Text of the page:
Rinderpest Grey Steppe Cattle The secret weapons of the invaders were Grey Steppe oxen. Grey steppe cattle were asymptomatic carriers shedding rinderpest virus for months provoking epidemics that devastated buffalo and cattle populations of the invaded countries. The results were no transportation, untilled fields, starving peasants, and overthrown governments. The results were no transportation, untilled fields, starving peasants, and overthrown governments.
Rinderpest Etiology Etiology Family: Paramyxociridae Family: Paramyxociridae Genus: Morbilivirus Genus: Morbilivirus Type: only one, with differences in virulence Type: only one, with differences in virulence
Rinderpest High Mortality Can be a highly fatal disease High morbidity, High mortality There is a good vaccine available and proper use of it can reduce fatality Morbidity can be greater than 90% in cattle.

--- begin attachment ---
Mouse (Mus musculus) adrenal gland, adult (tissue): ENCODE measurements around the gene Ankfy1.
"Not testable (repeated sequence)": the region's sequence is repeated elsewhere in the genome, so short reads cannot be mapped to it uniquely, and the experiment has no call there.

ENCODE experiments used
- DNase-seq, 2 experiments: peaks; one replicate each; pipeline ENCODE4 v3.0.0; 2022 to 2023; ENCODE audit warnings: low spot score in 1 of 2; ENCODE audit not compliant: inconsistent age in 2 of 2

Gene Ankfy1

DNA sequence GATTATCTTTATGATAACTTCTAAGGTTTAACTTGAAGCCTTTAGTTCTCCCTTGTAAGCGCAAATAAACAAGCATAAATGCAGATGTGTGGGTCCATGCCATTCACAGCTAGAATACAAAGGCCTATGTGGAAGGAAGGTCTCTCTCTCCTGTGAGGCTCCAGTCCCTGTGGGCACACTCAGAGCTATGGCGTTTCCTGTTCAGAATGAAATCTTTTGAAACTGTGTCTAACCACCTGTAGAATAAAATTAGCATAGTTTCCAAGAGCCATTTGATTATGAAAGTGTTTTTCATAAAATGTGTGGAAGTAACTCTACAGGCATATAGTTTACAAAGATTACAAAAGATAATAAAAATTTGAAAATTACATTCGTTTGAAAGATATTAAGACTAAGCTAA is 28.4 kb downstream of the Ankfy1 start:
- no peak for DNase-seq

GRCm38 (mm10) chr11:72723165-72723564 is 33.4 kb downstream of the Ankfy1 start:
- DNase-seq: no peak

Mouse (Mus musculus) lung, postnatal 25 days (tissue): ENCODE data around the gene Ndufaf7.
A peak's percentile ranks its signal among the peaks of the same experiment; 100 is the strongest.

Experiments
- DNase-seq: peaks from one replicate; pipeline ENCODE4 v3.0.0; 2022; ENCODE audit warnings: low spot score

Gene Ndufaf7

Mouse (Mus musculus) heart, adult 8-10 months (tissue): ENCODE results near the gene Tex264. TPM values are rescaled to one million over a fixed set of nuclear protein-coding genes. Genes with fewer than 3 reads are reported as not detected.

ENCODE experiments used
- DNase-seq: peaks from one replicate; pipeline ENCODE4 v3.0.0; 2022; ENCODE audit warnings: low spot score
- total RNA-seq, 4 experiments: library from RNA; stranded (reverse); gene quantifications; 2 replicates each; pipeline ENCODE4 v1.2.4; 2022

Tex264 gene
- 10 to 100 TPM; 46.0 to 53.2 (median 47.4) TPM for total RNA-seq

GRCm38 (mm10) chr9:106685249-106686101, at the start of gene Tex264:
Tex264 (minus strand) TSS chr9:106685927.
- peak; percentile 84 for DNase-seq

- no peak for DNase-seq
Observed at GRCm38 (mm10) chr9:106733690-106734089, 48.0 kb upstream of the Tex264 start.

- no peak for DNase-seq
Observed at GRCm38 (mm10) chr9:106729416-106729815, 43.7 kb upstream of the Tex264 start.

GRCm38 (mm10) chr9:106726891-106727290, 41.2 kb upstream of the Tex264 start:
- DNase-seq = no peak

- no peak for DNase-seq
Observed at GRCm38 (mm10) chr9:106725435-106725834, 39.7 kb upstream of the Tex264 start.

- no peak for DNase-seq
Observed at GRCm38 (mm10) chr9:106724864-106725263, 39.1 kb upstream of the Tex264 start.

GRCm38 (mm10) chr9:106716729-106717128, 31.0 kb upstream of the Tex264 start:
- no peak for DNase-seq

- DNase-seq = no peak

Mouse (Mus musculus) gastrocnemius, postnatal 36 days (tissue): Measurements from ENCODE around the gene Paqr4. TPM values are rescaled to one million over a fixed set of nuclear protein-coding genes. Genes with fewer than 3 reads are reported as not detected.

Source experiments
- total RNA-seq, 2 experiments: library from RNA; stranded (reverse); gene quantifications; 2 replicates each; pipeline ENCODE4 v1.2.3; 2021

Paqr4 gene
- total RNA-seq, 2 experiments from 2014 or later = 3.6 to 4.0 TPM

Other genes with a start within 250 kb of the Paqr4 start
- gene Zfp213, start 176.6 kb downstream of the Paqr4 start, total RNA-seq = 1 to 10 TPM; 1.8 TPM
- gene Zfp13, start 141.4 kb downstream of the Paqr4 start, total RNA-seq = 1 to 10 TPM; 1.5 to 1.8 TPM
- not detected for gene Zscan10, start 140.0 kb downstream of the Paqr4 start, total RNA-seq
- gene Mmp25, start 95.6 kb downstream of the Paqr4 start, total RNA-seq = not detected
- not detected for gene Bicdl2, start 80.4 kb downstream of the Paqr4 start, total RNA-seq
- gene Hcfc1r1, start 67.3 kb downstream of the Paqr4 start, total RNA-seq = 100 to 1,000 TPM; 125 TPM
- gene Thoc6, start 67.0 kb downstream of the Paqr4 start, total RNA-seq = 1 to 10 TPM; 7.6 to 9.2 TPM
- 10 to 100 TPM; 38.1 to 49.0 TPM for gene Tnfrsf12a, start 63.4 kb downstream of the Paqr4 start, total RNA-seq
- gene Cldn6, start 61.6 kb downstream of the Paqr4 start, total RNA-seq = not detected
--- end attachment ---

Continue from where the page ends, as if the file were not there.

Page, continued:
Rinderpest Host Range All cloven-hoofed animals are susceptible (not all are clinical) Most clinical cases occur in cattle and water buffalo
Rinderpest Host Range European pigs are quite resistant (subclinical); American javelina are very susceptible http://home.wanadoo.nl/~schoelink/hippo%201.jpg http://www.mobirds.org/Galleries/images/PKondrashov/Col%20peccary.jpg
Rinderpest Host Range Sheep, goats, and yak are mostly subclinical http://www.geo.arizona.edu/dgesl/research/regional/asian_monsoon_dynamics/yak.htm
Rinderpest Host Range Camels – asymptomatic infections only
Rinderpest Host Range – Wild Animals Most cloven-footed wild animals such as bison and deer AntelopeWildebeestKuduElandGiraffeHippopotamusGazelleWarthog
Rinderpest Incubation period Varies with strain of RPV, dosage, and route of exposure (3-15 days) Normally a range of 3-9 days (can be as short as 3-4 days in experimental infection; also, can be as long as 10-15 days with virus of low virulence) Duration: 2 or more weeks
Rinderpest *Virus is present in blood and secretions BEFORE symptoms appear